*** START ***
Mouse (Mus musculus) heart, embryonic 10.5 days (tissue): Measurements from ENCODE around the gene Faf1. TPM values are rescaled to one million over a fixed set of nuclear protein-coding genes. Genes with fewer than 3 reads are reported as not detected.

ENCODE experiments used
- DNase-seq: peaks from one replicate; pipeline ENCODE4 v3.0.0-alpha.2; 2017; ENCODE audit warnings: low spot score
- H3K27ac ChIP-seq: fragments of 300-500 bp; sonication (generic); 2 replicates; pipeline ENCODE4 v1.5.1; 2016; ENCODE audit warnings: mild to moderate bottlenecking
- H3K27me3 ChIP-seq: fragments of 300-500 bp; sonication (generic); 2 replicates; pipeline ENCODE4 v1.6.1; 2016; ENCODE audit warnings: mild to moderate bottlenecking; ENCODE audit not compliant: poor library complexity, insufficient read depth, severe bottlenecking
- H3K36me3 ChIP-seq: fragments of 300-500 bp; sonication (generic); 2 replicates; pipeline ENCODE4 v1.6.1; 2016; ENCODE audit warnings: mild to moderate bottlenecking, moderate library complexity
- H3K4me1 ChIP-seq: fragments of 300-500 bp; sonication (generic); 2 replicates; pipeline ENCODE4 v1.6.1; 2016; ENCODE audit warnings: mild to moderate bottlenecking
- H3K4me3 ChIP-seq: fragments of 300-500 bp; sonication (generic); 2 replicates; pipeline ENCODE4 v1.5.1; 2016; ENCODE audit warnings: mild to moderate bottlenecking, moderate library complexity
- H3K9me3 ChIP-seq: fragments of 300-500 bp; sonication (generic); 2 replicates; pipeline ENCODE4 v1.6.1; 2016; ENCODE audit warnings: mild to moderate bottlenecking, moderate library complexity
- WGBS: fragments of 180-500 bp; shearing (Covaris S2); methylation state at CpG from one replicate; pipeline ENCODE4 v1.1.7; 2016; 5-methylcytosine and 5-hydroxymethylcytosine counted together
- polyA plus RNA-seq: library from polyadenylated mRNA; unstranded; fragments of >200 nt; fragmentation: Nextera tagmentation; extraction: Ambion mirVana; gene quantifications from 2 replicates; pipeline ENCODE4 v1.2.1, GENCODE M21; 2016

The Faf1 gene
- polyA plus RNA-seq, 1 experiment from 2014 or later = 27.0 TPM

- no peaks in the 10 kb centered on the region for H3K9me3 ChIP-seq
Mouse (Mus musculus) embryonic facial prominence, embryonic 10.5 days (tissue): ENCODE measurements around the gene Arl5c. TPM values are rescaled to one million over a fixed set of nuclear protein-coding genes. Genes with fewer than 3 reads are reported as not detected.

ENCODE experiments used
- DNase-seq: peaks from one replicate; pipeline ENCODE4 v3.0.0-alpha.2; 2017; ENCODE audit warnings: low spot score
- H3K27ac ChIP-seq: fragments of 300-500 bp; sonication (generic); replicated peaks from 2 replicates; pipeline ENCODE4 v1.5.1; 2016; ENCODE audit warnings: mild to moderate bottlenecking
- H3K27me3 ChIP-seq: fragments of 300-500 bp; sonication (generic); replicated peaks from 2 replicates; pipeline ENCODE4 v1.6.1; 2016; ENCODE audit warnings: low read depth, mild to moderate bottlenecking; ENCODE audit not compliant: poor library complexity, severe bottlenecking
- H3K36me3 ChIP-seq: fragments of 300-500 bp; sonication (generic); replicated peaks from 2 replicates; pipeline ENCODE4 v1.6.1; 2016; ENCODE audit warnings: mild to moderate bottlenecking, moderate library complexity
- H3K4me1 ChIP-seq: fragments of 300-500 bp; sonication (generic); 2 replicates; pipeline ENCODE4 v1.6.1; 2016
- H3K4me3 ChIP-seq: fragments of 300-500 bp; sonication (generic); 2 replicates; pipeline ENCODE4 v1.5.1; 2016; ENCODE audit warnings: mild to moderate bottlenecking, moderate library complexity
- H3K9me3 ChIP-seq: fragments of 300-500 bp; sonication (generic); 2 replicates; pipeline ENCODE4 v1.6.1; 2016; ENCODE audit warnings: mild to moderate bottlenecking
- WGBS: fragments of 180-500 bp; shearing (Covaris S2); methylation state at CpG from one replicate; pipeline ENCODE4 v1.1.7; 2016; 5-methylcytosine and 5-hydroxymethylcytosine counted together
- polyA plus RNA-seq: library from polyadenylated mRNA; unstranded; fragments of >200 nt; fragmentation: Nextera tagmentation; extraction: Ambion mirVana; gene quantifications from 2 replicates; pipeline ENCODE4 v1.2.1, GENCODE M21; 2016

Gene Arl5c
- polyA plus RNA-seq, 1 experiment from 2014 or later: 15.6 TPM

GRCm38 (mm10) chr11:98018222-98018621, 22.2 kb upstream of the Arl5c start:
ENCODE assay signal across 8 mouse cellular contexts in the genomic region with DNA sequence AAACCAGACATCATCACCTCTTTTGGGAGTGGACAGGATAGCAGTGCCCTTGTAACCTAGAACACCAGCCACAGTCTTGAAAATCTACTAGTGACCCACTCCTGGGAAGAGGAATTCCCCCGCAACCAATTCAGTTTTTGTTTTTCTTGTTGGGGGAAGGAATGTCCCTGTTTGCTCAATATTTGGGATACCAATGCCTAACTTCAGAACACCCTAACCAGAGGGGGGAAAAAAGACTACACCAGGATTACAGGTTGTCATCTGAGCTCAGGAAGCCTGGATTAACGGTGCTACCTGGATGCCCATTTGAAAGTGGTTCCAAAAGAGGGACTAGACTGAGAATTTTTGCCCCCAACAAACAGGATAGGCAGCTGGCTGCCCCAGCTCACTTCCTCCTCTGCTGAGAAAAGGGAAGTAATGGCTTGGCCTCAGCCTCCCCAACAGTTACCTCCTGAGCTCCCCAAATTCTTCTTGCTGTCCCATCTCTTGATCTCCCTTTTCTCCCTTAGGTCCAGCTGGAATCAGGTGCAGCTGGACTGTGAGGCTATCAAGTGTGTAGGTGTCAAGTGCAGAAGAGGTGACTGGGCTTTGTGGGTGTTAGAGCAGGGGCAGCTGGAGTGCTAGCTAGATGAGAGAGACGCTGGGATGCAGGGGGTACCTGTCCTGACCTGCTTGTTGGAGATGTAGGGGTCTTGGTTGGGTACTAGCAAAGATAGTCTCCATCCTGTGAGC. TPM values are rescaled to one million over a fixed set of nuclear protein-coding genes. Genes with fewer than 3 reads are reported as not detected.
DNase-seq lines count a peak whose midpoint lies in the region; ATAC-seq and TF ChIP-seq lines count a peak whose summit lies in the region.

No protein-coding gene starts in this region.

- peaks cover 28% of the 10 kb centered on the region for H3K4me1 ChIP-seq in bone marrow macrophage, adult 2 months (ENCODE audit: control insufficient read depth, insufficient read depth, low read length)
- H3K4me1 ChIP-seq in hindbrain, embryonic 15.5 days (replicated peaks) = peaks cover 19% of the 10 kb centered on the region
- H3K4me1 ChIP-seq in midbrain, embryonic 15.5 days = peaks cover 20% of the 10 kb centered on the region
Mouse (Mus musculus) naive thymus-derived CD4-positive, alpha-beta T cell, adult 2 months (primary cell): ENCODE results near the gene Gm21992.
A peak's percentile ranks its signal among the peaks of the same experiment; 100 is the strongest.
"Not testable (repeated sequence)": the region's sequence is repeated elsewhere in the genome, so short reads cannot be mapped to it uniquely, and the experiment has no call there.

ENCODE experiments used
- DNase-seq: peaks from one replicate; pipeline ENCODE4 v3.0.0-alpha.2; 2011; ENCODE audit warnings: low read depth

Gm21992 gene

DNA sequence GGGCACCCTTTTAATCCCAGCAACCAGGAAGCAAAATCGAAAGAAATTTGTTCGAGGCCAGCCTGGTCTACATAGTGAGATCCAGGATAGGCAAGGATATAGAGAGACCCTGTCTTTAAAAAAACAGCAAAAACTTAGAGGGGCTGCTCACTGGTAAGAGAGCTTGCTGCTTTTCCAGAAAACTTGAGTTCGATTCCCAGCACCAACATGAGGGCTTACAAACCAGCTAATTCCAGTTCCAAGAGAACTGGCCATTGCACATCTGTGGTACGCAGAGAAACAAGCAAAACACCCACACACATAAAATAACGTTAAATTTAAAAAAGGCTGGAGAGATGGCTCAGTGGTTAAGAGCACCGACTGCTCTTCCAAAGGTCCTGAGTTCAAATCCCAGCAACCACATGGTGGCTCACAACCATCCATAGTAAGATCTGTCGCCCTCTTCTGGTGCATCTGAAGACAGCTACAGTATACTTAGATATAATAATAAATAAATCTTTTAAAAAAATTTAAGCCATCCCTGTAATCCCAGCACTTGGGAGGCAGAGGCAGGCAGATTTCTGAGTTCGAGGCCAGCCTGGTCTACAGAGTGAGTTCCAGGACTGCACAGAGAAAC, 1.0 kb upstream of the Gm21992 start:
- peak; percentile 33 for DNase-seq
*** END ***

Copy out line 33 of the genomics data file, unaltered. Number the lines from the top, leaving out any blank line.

- H3K4me1 ChIP-seq in hindbrain, embryonic 15.5 days (replicated peaks) = peaks cover 19% of the 10 kb centered on the region